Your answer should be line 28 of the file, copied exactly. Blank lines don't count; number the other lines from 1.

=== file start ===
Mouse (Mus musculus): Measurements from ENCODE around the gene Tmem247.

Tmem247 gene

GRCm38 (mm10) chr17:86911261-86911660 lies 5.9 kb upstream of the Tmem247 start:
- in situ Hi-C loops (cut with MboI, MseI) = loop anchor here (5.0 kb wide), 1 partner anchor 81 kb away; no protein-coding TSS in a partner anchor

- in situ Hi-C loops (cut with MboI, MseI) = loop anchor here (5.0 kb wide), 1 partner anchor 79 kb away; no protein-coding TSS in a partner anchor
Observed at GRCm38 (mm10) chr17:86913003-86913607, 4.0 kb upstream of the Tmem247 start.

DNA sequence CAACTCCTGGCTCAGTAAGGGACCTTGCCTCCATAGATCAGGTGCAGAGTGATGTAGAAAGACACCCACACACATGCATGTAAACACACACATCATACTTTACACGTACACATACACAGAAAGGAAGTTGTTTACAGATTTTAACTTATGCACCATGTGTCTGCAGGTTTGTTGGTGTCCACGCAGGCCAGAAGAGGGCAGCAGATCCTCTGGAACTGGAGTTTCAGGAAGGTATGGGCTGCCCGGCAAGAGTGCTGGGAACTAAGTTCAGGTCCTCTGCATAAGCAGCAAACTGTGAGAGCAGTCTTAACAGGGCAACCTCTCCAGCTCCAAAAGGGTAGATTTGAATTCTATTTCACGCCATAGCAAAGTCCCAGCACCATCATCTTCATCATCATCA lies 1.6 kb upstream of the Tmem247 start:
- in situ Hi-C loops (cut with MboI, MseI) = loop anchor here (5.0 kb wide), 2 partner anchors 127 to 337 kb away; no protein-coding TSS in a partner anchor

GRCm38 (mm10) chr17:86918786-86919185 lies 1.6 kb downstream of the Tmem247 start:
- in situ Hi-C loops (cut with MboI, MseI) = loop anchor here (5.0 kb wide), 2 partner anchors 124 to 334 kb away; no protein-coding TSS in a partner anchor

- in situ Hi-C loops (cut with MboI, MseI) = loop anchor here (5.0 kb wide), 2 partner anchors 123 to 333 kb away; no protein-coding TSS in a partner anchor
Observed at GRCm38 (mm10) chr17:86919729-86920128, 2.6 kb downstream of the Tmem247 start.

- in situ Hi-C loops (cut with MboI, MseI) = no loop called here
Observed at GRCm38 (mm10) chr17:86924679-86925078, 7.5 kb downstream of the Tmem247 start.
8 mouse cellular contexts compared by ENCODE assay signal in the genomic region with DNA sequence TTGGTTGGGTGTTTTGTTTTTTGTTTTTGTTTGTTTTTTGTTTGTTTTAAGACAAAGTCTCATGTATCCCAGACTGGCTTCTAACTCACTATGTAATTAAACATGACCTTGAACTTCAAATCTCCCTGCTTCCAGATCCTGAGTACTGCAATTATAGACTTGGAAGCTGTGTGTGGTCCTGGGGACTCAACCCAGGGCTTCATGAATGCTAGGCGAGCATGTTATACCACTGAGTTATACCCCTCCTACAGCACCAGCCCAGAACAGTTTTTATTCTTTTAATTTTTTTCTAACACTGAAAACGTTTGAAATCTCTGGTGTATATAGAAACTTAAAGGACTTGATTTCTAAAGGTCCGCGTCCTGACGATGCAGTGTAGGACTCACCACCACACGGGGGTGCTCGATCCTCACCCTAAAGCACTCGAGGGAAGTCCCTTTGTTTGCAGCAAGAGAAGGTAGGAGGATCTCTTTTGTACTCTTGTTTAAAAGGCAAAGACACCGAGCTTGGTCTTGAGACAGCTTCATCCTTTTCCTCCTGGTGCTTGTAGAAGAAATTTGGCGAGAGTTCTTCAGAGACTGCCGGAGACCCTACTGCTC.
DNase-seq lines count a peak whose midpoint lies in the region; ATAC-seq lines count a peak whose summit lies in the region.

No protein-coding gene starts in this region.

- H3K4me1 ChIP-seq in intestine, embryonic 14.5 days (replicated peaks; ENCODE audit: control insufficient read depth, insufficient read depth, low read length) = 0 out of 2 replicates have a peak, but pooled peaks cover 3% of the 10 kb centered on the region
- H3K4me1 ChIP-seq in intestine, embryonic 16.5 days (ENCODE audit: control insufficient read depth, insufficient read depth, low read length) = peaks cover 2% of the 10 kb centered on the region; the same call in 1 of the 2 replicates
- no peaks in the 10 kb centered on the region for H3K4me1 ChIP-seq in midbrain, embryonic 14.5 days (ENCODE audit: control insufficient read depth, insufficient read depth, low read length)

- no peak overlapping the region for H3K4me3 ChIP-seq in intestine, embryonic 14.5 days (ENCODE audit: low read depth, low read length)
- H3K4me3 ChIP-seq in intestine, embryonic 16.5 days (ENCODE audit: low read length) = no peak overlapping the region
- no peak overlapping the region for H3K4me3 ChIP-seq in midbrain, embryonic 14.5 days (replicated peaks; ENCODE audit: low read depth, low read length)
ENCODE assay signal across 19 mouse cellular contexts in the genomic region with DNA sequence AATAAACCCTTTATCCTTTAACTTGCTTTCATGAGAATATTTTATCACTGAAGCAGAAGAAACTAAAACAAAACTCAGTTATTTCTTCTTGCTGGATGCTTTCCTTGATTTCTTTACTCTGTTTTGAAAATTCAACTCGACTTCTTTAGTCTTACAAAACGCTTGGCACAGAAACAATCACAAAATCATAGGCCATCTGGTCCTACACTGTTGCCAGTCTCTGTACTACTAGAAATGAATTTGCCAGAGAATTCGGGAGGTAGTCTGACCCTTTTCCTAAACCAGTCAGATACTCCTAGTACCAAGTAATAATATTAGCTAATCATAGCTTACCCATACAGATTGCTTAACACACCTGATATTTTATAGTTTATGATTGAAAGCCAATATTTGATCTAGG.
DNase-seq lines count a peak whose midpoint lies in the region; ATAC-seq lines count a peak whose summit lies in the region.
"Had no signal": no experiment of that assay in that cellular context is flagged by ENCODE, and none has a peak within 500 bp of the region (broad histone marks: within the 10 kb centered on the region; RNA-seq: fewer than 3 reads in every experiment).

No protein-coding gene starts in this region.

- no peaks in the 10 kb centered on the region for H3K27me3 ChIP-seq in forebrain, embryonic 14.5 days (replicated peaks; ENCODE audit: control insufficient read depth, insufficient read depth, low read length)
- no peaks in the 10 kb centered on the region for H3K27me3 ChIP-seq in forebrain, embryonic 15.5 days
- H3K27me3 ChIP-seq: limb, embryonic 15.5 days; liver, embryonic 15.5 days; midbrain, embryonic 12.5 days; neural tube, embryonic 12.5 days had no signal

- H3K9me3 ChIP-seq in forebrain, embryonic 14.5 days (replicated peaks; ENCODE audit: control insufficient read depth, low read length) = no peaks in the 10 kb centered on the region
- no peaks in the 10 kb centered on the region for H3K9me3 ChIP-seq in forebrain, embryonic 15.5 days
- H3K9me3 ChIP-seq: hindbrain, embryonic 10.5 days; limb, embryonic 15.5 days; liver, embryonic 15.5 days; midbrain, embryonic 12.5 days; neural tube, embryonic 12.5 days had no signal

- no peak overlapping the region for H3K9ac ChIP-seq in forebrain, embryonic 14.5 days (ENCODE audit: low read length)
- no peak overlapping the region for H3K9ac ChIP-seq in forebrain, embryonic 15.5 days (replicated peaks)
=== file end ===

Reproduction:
- no peaks in the 10 kb centered on the region for H3K27me3 ChIP-seq in forebrain, embryonic 14.5 days (replicated peaks; ENCODE audit: control insufficient read depth, insufficient read depth, low read length)